Human beings across the world have told stories as long as they have had language, and
storytelling remains a living tradition that continues to evolve and flourish today. Storytelling
is often considered to be a highly appropriate communication method for developing
communities because it is based upon the fundamental and familiar use of speaking and
listening. The content of the story itself will often convey experience, knowledge, wisdom and
values which are handed down through generations. Stories can easily be adapted or newly
devised to incorporate development issues.
Advantages of Story Telling
Stories can be devised to suit the local
situation, such as a particular problem
facing the community.
Stories can evoke immediate responses
and discussion from the listeners.
Storytelling is free; it requires no costly
resources and can take place in any
Stories can be told in the local language
(audience does not need literacy skills).
Storytellers can reach all community
members including those (such as girls
and women) who are often left out.
How to use Storytelling
Some organisations may offer ready written stories
Children listening to a story in Kajiado District,
which convey development lessons, but there is
Kenya. Practical Action East Africa
also scope for development staff to work with local
storytellers to devise stories to suit the local context. The story does not have to be factual,
but the development workers should ensure that the storyteller fully understands the issue
and represents it accurately in the devised story. The incorporation of local characters, places
and humour can be very effective.
The story should be engaging and hold the attention of the audience.
The story must be well and carefully told. Ensure that the crucial development
message in the story is not altered.
Visual aids can be used to help reinforce the message.
Opportunity should be given to the listeners to express their thoughts and opinions on
the issue raised in the story.
Stories can also be integrated into dance, music and theatre events.
Stories can be recorded on audio tape / disk or video for wider use.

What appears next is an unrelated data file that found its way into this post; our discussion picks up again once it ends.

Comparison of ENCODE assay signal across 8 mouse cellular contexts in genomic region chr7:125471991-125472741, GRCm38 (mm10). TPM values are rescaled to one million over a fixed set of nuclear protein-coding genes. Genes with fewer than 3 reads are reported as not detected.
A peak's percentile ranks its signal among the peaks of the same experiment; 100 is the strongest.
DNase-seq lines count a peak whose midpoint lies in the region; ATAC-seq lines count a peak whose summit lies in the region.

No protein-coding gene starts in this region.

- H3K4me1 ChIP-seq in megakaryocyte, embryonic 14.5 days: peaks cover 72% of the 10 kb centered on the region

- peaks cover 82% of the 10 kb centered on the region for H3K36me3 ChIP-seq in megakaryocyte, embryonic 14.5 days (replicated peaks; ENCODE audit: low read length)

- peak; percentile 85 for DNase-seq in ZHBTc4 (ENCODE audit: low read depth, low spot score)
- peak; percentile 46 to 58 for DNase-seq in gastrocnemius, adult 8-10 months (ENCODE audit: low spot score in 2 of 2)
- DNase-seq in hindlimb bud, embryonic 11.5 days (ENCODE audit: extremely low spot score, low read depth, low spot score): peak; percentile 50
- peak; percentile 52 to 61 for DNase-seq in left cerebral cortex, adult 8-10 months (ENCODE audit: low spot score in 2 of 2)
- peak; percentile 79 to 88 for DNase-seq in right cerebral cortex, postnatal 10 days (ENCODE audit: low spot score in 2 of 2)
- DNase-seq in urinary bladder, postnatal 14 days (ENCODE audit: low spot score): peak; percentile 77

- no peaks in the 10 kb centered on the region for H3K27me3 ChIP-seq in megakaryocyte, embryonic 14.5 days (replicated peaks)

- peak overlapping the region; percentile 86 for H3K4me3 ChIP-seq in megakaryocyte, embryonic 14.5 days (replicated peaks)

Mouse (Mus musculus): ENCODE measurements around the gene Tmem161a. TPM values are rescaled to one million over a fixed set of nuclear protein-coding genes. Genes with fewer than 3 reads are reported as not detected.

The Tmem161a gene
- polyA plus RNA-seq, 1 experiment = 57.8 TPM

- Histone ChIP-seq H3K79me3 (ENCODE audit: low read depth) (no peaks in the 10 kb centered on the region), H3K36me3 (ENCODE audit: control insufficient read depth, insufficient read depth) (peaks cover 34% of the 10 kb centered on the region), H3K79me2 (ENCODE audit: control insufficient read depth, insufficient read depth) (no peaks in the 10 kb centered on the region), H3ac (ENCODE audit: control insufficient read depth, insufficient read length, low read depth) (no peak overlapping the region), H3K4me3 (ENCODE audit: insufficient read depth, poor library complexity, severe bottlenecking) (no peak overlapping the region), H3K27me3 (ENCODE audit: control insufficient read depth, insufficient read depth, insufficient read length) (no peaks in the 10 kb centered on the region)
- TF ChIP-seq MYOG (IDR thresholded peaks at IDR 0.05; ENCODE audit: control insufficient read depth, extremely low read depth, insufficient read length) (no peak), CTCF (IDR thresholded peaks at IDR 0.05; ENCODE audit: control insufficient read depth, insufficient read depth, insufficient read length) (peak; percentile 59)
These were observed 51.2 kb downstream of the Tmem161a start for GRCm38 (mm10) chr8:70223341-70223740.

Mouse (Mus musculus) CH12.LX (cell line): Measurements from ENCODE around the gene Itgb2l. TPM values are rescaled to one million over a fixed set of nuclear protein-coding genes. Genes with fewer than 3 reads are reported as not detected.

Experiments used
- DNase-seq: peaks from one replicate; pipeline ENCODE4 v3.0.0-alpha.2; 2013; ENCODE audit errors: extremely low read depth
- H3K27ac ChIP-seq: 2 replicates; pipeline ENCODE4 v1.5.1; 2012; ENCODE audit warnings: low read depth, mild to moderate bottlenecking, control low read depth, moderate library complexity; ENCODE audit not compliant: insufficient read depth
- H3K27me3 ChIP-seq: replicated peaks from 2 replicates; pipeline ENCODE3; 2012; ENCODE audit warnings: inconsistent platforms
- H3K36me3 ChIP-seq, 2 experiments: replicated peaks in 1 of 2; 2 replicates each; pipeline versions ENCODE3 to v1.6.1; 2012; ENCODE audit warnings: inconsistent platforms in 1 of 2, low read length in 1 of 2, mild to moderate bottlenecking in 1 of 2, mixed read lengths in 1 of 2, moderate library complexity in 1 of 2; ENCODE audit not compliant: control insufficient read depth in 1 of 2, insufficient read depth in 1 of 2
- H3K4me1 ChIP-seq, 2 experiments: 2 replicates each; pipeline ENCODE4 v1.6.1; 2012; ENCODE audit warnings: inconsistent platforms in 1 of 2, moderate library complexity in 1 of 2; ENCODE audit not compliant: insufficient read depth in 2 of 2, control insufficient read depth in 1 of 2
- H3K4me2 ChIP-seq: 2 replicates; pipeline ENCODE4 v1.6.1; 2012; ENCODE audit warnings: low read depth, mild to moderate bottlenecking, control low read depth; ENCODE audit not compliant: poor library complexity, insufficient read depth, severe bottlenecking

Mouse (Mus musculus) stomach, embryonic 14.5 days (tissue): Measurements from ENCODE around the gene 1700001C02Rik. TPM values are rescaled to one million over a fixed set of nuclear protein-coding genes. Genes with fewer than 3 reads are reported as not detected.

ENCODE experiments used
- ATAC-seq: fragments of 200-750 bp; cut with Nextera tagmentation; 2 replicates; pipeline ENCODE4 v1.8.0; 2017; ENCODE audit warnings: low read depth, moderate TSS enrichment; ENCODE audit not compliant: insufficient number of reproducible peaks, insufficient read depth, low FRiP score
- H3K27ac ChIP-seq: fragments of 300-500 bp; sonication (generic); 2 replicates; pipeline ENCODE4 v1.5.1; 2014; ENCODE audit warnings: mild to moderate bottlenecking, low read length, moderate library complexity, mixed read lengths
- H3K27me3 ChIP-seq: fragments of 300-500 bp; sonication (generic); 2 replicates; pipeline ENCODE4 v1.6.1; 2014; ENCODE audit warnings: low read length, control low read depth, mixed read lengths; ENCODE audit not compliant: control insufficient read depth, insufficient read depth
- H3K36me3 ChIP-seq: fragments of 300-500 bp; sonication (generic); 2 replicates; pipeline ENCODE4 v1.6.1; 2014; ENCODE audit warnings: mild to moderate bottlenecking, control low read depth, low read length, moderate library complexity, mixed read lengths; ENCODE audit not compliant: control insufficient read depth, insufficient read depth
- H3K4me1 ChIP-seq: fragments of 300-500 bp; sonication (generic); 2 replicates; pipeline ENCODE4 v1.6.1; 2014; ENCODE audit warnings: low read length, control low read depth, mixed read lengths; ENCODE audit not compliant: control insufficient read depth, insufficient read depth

Select an appropriate time and place for the storytelling.
Constraints of Storytelling
Storytelling relies heavily upon the individual ability of the storyteller.
It reaches only the immediate local audience.
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Real Life Story
Storytelling for Change
A high school storytelling group in South Africa has carried out groundbreaking work, using
comic stories as a tool to explore the dimensions of violence within adolescent dating
relationships. The use of an innovative methodology shows how it is possible to diffuse the
conflict between the need to reflect the realities of young people's lives and the need to
transform harmful behaviour.
Within the storytelling group, students
aged 16 to 20 from Acornhoek High
School in Mpumalanga Province were
asked to write a love story about a boy
and girl in a rural village. Reflecting
No! this problem is
caused by the boys.
their own experiences, the students
They cheat, so the
treated domestic violence, forced sex
girls also do it.
and having multiple partners within a
relationship as the norm. The students
devised scenes from their own stories
which they acted out, and they started
I believe the girls start
questioning and debating the
the cheating. They’re
not satisfied with what
legitimacy of the actions they had
given the characters. The students
explored previously undiscussed topics
Part of a cartoon illustrating the discussions
such as rights over one’s body, male
which were stimulated by the storytelling.
violence, sexual double standards,
teenage sexuality and traditional gender roles. Thus a new story, in comic form, emerged, with
an educational agenda, yet still retaining its popular status by remaining true to the social
conditions created by the students.
Real life story by kind permission of id21, Institute of Development Studies, University of
Sussex, UK. Website www.id21.org.uk and Dr. Patricia Shariff, University of the
Witwatersrand, South Africa.
Community/Street drama Practical Action Technical Brief
Exposure Visits Practical Action Technical Brief
Posters Practical Action Technical Brief
Information, Communication, Learning selection of Practical Action Technical Briefs
Using Existing Mass Media Practical Action Technical Brief
Podcasting: Recording and Using Local Voices for Knowledge Sharing Practical Action Brief
Newsletters and Booklets Practical Action Technical Brief
Wall Newspapers Practical Action Technical Brief
Public Gatherings Practical Action Technical Brief
The Schumacher Centre
Rugby, Warwickshire, CV23 9QZ
Tel: +44 (0)1926 634400
Fax: +44 (0)1926 634401
This document is based on the Micro Media Card Pack: A Tool Kit for Community Development
Workers produced by Practical Action in October 2003. Reproduced as a Technical Brief in September
Practical Action is a development charity with a difference. We know the simplest ideas can have the
most profound, life-changing effect on poor people across the world. For over 40 years, we have been
working closely with some of the world’s poorest people - using simple technology to fight poverty and
transform their lives for the better. We currently work in 15 countries in Africa, South Asia and Latin